Senior Pets – how can we help?
Traditional domestic pet such as cats and dogs are considered senior pets around seven years of age. Defining senior on just age is a general misconception as ageing is part of many different factors including environment, nutrition, species, breed, and genetics.
The place of Pets inside the family has also changed from being “just” the Pet, to being a “Family Member”. This results in better care levels & higher spending, allowing for changes in pet care in general. With advances in nutrition, care products, implementing preventative health care and more specialised veterinary care, pets are living longer in good health.
Currently, and very generalised, small breed dogs and cats are considered senior around 10 years old. Whereas larger breeds tend to age a bit faster starting around the age of 6 or 7 years old.
We have summed up below some typical ageing symptoms and advise on interventions that could help in making our senior pets have a comfortable and longer life.
Watch the weight,
As pets age they become less active due to stiff joints and exercise intolerance. Being overweight puts extra strain on joints and cause pain, resulting in unwillingness to move and even more weight gain. Our Vets are trained to score your pet’s body condition and advise you on a proper diet and other tips to control their weight and ensure their quality of life, leading to ageing gracefully.
Watch for signs of pain!
Is you pet sleeping a lot, grinding his/her teeth, grunting in his/her sleep and showing general signs of grumpiness? These can be signs of pain. There are many ways to support your pet. However, it is important to have them checked by your Vet to ensure the problems are addressed in a pro-active way after which pain medication, supplements and controlled exercise advice can be given ensuring your pet a peaceful old day.
Take care of their oral health
Ensure regular dental check-ups by checking their oral cavity regularly and asking your vet to double check for you when you visit your veterinarian. Accumulated dental tartar can lead to poor feeding and a high risk of metabolic diseases.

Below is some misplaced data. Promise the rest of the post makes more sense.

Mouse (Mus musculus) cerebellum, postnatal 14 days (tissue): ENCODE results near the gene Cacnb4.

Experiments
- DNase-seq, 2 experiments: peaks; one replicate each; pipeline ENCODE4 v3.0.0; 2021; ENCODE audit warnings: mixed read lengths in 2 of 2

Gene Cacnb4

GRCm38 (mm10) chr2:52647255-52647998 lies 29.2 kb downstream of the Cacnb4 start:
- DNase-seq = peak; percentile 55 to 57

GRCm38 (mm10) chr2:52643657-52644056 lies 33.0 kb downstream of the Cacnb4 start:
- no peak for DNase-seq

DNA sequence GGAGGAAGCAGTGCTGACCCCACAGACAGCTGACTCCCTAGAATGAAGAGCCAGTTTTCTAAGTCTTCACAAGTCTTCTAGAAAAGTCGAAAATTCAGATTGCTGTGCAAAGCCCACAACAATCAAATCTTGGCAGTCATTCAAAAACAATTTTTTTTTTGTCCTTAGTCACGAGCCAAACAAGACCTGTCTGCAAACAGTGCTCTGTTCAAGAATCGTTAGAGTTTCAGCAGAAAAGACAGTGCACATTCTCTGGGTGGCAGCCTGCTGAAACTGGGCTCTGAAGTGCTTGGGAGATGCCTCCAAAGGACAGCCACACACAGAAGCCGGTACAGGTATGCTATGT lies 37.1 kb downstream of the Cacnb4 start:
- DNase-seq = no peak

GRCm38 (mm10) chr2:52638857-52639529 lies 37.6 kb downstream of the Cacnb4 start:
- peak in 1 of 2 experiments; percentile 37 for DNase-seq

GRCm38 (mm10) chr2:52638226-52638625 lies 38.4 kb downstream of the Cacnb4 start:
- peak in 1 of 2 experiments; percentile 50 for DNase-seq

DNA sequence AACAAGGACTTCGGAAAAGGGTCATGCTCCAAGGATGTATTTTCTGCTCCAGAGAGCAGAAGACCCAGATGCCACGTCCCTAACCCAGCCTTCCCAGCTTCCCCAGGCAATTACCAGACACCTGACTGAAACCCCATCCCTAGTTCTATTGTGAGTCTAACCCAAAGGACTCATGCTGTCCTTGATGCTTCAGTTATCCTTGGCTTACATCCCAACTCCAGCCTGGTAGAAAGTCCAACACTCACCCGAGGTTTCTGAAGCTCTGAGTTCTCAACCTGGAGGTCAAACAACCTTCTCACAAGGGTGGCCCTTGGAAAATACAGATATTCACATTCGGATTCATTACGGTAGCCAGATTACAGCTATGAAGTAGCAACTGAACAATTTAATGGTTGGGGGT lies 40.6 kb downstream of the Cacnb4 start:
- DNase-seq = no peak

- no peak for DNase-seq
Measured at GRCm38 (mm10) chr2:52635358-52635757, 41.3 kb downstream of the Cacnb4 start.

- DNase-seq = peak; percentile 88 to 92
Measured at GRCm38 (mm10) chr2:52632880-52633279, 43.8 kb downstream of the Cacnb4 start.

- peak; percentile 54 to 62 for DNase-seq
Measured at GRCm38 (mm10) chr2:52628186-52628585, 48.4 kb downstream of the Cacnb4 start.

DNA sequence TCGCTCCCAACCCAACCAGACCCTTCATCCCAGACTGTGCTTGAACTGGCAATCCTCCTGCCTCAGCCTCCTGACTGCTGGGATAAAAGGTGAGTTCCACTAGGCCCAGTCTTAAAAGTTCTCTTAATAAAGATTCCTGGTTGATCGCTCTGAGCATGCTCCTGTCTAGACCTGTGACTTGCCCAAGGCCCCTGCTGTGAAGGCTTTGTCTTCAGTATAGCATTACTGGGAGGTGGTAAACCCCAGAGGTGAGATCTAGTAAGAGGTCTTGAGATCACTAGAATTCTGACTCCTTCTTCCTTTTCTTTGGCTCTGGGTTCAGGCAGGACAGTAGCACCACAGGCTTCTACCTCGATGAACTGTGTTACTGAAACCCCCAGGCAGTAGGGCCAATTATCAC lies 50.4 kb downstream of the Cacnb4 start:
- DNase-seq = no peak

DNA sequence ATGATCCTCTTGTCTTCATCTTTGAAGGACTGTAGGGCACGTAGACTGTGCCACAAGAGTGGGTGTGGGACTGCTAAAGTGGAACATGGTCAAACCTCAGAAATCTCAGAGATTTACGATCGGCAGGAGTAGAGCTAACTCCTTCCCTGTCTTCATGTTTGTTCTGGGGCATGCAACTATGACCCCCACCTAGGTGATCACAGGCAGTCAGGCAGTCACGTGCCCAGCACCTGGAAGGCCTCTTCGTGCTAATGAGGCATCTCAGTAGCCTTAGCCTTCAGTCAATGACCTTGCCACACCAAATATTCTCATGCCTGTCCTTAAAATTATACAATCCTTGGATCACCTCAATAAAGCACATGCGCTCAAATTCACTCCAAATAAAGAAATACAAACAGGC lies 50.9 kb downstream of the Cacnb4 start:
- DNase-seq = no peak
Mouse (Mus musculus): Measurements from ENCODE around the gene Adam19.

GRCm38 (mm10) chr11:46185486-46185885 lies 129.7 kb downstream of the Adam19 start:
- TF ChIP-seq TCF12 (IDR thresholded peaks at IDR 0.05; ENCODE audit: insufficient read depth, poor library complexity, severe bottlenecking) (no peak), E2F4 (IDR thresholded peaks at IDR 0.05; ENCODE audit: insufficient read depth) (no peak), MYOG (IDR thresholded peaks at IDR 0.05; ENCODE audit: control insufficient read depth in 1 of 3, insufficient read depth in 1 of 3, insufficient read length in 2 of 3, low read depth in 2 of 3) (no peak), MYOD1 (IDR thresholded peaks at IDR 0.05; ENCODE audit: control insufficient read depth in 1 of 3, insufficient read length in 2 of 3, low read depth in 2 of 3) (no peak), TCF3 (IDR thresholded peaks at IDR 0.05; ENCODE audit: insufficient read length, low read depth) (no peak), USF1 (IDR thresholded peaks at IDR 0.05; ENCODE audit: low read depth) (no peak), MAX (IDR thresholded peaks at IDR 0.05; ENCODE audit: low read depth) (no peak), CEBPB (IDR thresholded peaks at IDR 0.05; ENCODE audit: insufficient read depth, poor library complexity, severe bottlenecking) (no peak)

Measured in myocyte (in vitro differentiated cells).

Monitor changes in behaviour:
Canine cognitive dysfunction usually is indicated by changes in behaviour, less responsiveness to affection, house soling, vocalising, pacing at night and slowness in response. Many of these symptoms can be controlled or even delayed by some small changes, special medication or supplements to their diet allowing you and your pet for more special time together.
With age, some of the body-organs start to slow down and get affected by diseases.
Monitor your pet’s food intake, urinating and defecating pattern, sleeping pattern and general appearance. Regularly check their weight and note down typical behaviour.
Monitoring for all above signs will help you recognise patterns. Your next visit to your Vet will be more informative leading to early detection of ongoing disease development. Senior Pets need more regular check-ups, so you and your Vet can ensure early detection of developing problems at a time when hopefully with some simple improvements, interventions or support you can ensure your pet’s life quality for a longer time.
With proper care, most of the signs of old age can be abated. Feeding a high-quality diet that is appropriate to your pet’s age and lifestyle, is beneficial in maintaining an ideal weight, aids in mobility and provides good dental health.
Regular check-ups at the vet, requesting a body score condition at each visit and an oral exam. Blood and urine tests further help define the organ function when symptoms occur that might point out problems are to be expected or to ensure nothing is missed.
Exercising your senior pets regularly will not only maintain a lean body but is also good for general well being. So more toys for cats and more physical and mental stimulation for the dogs.
Regular brushing for the cat and grooming for the dogs is also highly recommended, ensuring bonding, early pick up of health issues and good skin and coat condition.
Providing soft bedding especially for arthritic patients and also carpeting over hard surfaces (less slippery) to ensure better movement as this supports better joint lubrication due to more regular exercise and getting up.
Providing regular check ups, dental procedures, blood tests (geriatric blood profile) and preventative healthcare, will ensure peace of mind and that any diseases will be picked and treated earlier rather than later.
Consider supplementing your senior pet’s diet according to their needs, e.g., with fatty acids for arthritis and poor coat condition or some supplements to control cognitive dysfunction.
Remember, you can always contact us via firstname.lastname@example.org to check what should be the next step or to just take some of your worries away. We are here to help you and your Pet at any life stage!